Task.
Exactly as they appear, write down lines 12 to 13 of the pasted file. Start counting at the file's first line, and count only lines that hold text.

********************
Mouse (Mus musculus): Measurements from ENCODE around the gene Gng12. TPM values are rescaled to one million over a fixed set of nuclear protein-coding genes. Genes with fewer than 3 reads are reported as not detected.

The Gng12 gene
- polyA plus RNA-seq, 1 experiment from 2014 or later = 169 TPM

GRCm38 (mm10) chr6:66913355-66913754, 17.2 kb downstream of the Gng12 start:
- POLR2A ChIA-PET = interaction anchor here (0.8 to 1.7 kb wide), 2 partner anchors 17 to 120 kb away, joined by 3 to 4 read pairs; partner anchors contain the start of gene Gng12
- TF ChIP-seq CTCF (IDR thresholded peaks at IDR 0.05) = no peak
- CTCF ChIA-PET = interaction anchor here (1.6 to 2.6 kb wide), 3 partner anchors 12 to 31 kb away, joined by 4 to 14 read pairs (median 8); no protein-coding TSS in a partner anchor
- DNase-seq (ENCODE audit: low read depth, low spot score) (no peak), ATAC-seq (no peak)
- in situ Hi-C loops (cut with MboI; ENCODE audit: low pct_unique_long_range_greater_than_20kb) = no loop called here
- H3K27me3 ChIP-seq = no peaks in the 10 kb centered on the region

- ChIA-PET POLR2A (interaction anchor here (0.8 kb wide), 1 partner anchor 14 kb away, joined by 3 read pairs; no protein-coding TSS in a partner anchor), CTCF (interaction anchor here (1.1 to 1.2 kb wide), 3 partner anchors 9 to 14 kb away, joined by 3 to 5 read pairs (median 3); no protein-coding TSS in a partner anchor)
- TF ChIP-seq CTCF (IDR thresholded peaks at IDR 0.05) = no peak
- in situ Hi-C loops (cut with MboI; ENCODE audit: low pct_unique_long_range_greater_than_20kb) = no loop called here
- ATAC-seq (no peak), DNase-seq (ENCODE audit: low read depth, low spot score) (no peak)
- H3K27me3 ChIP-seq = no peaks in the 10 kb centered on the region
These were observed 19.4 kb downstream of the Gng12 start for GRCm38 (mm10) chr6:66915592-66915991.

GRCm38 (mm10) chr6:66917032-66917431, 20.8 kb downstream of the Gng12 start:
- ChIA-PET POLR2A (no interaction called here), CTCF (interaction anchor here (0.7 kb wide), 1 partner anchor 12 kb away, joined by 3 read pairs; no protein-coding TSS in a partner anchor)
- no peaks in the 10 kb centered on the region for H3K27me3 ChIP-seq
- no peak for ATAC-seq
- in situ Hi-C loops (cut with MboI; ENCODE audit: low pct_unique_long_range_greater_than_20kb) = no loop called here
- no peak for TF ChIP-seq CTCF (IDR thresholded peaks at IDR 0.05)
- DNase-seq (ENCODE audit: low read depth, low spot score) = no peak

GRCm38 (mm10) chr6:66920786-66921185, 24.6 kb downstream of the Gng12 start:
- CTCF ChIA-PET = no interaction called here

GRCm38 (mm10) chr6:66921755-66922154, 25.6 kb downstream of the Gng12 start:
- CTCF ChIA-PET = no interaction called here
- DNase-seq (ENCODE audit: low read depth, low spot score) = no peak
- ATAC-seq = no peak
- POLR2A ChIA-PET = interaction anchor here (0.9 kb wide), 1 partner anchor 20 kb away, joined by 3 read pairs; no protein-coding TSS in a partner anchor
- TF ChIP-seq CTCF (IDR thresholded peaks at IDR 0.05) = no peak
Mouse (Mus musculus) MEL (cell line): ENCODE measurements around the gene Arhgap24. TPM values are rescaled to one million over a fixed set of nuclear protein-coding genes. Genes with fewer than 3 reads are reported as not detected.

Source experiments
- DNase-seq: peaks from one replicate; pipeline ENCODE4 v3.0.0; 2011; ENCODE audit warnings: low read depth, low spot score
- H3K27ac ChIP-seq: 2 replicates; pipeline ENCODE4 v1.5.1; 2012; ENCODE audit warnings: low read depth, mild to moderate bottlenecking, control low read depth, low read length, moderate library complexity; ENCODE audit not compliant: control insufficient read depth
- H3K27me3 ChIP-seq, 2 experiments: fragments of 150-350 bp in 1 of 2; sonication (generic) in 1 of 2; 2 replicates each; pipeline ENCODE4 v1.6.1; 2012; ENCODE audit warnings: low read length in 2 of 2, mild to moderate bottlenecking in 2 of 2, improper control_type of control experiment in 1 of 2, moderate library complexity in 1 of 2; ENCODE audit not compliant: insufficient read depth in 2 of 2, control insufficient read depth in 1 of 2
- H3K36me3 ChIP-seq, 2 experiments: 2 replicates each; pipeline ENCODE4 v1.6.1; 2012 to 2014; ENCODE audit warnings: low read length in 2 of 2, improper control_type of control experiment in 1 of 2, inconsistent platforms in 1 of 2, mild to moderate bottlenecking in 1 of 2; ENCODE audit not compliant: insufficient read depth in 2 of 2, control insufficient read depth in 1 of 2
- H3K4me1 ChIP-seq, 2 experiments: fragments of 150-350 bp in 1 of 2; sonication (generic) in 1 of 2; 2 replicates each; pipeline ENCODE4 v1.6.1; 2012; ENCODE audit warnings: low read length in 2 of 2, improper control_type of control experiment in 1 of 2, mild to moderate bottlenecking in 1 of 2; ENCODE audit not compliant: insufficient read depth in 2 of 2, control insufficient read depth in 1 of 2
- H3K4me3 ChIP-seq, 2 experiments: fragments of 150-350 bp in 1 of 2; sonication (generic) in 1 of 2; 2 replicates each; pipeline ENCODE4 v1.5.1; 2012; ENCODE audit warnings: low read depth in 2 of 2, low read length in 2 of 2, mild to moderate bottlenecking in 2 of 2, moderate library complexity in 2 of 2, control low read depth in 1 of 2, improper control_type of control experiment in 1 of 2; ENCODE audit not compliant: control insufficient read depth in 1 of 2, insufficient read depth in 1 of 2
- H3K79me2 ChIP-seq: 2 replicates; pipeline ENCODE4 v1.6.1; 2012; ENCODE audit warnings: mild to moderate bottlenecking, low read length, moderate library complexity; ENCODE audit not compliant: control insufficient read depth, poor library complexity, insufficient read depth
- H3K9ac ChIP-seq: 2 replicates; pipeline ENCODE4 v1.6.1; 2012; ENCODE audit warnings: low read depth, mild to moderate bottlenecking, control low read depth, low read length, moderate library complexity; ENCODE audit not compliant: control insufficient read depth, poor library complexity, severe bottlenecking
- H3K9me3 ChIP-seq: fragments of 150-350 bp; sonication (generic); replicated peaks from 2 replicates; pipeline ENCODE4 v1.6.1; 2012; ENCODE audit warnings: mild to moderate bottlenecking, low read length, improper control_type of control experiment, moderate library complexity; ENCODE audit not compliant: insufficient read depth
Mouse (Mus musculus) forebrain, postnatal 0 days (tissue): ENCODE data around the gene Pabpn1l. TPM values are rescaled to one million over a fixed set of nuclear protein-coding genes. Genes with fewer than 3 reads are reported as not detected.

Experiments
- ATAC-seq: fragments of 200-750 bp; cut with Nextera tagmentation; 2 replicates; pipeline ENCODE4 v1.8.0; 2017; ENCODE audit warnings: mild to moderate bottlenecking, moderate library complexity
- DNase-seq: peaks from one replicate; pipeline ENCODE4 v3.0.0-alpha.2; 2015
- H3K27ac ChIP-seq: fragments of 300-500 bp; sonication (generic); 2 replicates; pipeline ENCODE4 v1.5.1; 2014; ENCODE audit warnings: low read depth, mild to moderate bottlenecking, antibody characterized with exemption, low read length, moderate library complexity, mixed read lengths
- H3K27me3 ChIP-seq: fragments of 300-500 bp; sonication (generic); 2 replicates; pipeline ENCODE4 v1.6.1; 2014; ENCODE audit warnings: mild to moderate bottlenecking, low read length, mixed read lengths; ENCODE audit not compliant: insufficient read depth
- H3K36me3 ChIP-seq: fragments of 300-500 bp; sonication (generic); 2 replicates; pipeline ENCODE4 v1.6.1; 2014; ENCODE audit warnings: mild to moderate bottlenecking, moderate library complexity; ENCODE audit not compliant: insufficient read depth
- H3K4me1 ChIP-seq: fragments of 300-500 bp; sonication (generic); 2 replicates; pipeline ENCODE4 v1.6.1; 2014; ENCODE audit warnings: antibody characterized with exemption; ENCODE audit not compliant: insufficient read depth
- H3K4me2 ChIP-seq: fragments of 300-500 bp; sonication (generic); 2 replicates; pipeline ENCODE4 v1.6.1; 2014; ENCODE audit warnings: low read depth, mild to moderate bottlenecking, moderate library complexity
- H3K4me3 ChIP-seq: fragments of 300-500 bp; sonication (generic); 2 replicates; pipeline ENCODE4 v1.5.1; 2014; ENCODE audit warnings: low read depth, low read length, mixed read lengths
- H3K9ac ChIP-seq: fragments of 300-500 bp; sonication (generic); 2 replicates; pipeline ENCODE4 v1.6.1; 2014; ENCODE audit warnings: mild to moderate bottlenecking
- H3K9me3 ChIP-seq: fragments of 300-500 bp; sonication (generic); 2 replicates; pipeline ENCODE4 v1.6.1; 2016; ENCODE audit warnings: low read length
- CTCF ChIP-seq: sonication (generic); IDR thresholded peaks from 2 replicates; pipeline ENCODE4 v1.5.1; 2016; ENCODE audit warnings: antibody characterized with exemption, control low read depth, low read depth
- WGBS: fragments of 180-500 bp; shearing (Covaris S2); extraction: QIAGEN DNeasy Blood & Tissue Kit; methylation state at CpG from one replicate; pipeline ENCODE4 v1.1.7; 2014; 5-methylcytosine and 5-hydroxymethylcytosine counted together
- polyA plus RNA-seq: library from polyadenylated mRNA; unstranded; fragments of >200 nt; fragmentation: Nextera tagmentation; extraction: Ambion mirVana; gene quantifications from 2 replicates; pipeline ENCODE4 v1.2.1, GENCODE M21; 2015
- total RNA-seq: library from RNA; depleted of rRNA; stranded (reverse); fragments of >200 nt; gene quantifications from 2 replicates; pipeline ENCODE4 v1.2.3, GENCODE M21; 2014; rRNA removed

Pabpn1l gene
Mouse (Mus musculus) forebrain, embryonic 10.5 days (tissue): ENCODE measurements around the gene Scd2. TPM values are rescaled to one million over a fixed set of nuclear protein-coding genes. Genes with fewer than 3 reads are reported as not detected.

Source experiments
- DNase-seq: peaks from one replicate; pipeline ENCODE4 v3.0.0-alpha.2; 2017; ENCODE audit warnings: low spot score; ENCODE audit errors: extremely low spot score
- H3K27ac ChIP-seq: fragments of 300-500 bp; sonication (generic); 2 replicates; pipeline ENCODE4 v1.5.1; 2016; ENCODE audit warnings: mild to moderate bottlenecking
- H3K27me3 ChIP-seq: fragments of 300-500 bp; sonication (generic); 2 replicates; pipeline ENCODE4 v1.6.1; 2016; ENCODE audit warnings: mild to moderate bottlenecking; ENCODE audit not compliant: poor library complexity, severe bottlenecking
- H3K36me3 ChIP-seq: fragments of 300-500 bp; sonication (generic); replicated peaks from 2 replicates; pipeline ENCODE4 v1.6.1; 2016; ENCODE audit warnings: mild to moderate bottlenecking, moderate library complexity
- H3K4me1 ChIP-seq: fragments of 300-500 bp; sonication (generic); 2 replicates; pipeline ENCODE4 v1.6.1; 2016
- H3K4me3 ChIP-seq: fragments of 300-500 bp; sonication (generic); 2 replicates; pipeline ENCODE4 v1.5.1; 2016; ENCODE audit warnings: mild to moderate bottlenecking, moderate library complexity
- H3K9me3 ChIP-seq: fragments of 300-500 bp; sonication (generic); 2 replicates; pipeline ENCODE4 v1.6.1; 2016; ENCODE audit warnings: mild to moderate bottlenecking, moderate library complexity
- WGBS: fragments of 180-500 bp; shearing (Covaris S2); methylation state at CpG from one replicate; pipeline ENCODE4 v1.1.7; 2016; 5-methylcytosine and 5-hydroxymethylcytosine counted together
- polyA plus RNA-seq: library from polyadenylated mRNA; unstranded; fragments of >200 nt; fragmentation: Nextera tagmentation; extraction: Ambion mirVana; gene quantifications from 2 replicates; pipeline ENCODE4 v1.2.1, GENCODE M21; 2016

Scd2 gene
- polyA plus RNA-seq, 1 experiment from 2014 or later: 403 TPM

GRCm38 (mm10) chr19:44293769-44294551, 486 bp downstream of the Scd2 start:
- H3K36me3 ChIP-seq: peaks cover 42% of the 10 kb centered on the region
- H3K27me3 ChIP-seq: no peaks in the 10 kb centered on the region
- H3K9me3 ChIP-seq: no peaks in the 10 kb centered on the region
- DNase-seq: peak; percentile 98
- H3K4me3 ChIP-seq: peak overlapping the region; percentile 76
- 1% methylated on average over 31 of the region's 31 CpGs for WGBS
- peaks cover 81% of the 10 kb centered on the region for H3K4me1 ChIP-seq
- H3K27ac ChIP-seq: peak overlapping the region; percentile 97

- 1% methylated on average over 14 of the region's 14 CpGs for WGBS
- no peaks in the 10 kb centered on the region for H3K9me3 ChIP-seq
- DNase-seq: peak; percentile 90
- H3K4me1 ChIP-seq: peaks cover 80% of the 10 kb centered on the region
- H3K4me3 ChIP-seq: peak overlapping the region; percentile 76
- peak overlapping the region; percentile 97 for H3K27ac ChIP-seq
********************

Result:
- TF ChIP-seq CTCF (IDR thresholded peaks at IDR 0.05) = no peak
- in situ Hi-C loops (cut with MboI; ENCODE audit: low pct_unique_long_range_greater_than_20kb) = no loop called here